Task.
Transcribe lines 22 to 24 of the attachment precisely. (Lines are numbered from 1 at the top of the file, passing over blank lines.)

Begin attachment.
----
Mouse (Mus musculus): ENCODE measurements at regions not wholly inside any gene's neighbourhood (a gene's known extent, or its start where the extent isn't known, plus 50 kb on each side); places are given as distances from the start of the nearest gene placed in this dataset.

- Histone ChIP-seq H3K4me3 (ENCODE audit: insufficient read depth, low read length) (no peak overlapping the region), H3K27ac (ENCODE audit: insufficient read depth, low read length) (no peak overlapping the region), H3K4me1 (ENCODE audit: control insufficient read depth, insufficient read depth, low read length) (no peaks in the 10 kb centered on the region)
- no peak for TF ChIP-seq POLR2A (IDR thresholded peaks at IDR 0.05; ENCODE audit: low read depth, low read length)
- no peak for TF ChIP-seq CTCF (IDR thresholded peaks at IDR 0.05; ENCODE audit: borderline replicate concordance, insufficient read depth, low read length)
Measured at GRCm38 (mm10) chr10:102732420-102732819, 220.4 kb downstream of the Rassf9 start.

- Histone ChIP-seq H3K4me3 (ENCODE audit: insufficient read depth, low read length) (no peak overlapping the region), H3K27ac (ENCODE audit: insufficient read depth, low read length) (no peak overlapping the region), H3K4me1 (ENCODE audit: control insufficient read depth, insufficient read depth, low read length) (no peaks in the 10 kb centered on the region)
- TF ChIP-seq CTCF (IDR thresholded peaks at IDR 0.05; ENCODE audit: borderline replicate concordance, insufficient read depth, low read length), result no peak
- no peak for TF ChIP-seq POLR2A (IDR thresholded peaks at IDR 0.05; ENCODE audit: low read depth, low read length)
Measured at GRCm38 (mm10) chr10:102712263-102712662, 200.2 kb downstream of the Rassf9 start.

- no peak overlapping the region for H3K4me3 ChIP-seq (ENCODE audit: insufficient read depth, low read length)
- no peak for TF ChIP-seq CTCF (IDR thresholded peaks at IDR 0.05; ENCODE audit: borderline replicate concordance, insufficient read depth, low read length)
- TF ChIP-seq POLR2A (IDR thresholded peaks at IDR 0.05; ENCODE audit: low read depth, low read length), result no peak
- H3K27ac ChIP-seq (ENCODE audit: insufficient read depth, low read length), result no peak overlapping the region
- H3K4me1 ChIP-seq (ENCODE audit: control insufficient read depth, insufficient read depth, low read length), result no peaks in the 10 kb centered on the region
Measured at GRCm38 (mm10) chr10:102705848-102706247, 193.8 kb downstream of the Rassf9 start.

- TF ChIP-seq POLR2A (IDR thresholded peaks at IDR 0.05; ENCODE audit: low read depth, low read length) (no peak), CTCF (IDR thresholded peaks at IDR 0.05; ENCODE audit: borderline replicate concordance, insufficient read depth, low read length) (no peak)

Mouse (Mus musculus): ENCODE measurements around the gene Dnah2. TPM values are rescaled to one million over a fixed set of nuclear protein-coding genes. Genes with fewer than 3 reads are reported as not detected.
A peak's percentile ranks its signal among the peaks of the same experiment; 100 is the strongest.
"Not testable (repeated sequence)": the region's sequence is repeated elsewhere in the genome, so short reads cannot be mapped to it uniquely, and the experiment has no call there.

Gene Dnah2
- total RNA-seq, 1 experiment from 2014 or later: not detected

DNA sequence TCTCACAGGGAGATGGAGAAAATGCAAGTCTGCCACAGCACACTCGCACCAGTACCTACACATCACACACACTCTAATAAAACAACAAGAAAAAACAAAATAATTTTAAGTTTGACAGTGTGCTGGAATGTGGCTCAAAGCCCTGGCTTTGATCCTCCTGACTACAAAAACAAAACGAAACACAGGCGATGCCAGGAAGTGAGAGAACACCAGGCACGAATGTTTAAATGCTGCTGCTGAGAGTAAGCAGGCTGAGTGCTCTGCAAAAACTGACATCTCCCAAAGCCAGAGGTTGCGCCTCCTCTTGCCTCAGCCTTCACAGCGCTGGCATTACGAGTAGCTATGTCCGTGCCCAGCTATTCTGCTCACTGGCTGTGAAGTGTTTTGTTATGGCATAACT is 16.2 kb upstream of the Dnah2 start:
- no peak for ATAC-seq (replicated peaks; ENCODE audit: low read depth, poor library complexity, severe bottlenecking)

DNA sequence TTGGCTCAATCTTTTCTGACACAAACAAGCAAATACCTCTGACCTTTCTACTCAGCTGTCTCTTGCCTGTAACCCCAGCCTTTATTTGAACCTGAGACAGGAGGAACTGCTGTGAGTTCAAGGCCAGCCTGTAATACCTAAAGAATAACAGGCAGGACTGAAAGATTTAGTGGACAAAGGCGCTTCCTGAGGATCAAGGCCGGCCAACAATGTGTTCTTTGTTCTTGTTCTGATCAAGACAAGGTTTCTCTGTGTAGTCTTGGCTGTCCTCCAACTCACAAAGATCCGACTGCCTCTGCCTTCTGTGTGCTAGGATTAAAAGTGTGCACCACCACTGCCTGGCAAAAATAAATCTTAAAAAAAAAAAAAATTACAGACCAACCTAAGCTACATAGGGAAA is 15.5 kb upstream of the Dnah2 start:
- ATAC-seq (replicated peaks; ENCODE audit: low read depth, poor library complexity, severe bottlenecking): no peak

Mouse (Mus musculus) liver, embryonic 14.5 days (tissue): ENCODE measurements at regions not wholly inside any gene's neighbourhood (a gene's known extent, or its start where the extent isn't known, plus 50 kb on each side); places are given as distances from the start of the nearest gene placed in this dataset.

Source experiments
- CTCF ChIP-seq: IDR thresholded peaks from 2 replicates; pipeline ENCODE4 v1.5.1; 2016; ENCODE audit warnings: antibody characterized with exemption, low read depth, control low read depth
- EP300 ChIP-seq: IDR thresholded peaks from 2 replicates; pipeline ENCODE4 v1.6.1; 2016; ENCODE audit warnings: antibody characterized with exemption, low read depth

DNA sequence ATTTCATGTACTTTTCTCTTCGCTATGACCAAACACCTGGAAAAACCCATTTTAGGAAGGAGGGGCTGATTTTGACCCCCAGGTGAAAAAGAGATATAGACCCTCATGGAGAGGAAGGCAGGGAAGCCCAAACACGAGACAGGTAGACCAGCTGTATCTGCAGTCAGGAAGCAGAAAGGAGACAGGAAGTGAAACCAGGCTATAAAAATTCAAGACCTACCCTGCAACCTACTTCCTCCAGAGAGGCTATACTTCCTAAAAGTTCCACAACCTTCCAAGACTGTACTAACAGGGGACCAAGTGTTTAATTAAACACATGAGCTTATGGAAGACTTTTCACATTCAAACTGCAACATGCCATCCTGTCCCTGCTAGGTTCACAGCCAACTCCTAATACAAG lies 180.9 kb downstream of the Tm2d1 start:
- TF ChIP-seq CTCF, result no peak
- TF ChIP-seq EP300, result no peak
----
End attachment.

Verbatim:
DNA sequence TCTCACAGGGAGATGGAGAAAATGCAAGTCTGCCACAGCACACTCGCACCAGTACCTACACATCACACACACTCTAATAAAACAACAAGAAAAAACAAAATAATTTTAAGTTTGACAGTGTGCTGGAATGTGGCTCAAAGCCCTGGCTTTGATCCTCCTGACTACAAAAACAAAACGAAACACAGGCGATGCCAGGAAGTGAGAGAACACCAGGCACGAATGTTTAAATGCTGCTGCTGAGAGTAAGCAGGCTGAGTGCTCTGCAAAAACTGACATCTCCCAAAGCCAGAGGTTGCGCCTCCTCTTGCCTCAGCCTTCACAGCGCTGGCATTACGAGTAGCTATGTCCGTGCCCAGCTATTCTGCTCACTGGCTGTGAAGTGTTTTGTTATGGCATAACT is 16.2 kb upstream of the Dnah2 start:
- no peak for ATAC-seq (replicated peaks; ENCODE audit: low read depth, poor library complexity, severe bottlenecking)

DNA sequence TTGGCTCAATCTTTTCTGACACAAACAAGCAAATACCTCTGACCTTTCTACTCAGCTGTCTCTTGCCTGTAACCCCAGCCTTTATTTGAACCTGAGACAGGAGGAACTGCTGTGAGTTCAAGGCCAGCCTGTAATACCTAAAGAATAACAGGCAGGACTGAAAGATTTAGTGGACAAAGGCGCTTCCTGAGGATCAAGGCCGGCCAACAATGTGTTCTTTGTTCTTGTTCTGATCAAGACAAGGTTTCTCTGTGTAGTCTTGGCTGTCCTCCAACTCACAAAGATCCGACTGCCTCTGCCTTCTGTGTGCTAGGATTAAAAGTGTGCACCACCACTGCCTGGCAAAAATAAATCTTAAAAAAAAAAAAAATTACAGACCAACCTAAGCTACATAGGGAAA is 15.5 kb upstream of the Dnah2 start: